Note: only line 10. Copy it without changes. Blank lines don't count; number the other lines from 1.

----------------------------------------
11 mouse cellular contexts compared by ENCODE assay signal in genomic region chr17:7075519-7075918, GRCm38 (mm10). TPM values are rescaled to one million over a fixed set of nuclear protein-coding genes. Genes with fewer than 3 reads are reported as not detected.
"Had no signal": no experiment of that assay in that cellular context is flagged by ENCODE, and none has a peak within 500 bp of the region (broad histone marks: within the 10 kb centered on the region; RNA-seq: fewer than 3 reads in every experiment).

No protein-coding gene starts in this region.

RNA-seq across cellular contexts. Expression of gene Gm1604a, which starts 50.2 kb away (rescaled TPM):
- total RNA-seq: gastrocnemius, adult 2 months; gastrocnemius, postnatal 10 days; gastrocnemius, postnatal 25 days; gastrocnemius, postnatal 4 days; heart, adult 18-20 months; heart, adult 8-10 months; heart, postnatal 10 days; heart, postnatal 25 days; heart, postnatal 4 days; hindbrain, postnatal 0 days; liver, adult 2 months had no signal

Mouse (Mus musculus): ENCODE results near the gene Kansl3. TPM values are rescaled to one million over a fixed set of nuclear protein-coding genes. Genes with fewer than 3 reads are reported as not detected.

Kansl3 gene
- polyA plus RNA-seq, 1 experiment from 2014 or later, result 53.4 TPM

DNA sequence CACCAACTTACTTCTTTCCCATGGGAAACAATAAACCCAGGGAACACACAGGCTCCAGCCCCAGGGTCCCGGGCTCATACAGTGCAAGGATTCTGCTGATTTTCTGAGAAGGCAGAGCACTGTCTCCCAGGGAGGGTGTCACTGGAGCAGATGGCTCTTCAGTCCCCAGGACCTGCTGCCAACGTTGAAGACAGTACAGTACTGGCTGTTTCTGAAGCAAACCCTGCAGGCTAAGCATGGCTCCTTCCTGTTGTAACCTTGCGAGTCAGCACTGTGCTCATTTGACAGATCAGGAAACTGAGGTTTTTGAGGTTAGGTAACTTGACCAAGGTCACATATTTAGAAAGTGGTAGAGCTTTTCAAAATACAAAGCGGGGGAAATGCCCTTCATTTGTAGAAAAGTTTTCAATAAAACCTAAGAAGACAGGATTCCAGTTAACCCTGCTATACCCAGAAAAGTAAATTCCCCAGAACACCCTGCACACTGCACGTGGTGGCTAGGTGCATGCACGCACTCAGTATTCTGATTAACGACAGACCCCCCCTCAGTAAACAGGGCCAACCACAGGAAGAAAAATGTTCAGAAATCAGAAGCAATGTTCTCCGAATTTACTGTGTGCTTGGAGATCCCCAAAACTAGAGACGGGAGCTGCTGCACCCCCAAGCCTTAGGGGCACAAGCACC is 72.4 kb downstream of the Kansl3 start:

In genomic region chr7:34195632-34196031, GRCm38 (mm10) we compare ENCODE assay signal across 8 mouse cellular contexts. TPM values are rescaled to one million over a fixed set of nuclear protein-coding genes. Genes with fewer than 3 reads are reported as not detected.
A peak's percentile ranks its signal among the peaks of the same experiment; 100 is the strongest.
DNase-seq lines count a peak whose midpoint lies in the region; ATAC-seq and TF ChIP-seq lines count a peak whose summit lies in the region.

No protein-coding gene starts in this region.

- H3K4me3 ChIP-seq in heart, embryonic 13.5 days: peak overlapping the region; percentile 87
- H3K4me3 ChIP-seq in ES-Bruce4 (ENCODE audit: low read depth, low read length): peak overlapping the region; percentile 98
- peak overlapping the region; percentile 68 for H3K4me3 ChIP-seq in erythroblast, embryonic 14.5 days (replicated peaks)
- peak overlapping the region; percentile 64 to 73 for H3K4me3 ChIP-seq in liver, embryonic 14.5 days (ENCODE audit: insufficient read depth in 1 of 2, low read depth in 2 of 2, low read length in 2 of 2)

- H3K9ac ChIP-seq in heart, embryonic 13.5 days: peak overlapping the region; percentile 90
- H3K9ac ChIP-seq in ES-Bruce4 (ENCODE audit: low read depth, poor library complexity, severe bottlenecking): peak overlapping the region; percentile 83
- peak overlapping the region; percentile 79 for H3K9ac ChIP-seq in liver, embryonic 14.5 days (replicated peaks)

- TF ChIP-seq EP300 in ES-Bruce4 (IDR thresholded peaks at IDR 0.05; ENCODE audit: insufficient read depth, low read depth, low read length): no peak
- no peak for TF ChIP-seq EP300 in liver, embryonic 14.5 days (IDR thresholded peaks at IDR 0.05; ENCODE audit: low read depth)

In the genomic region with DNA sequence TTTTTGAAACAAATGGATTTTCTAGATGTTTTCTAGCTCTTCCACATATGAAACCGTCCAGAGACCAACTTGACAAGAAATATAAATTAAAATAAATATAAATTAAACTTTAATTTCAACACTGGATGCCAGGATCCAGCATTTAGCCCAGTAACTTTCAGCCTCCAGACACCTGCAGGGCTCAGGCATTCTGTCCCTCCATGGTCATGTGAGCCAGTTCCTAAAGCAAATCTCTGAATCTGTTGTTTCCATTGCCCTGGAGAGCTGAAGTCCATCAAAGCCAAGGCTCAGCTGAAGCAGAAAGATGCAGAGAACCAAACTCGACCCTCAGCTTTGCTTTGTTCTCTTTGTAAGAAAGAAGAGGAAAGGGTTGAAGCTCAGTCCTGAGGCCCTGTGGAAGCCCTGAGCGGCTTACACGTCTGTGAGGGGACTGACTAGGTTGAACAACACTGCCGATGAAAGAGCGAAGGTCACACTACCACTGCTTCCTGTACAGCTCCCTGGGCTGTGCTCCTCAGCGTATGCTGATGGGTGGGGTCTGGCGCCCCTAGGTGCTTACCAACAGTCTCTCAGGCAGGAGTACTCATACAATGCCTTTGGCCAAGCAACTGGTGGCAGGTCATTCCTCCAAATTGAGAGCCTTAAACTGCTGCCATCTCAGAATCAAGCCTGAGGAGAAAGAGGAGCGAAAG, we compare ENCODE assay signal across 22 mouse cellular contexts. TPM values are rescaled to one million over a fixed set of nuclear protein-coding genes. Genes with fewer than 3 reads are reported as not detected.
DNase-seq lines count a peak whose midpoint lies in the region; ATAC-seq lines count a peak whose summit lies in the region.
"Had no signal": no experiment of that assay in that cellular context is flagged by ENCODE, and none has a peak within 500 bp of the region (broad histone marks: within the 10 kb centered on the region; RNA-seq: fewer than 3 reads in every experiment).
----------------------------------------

In genomic region chr7:34195632-34196031, GRCm38 (mm10) we compare ENCODE assay signal across 8 mouse cellular contexts. TPM values are rescaled to one million over a fixed set of nuclear protein-coding genes. Genes with fewer than 3 reads are reported as not detected.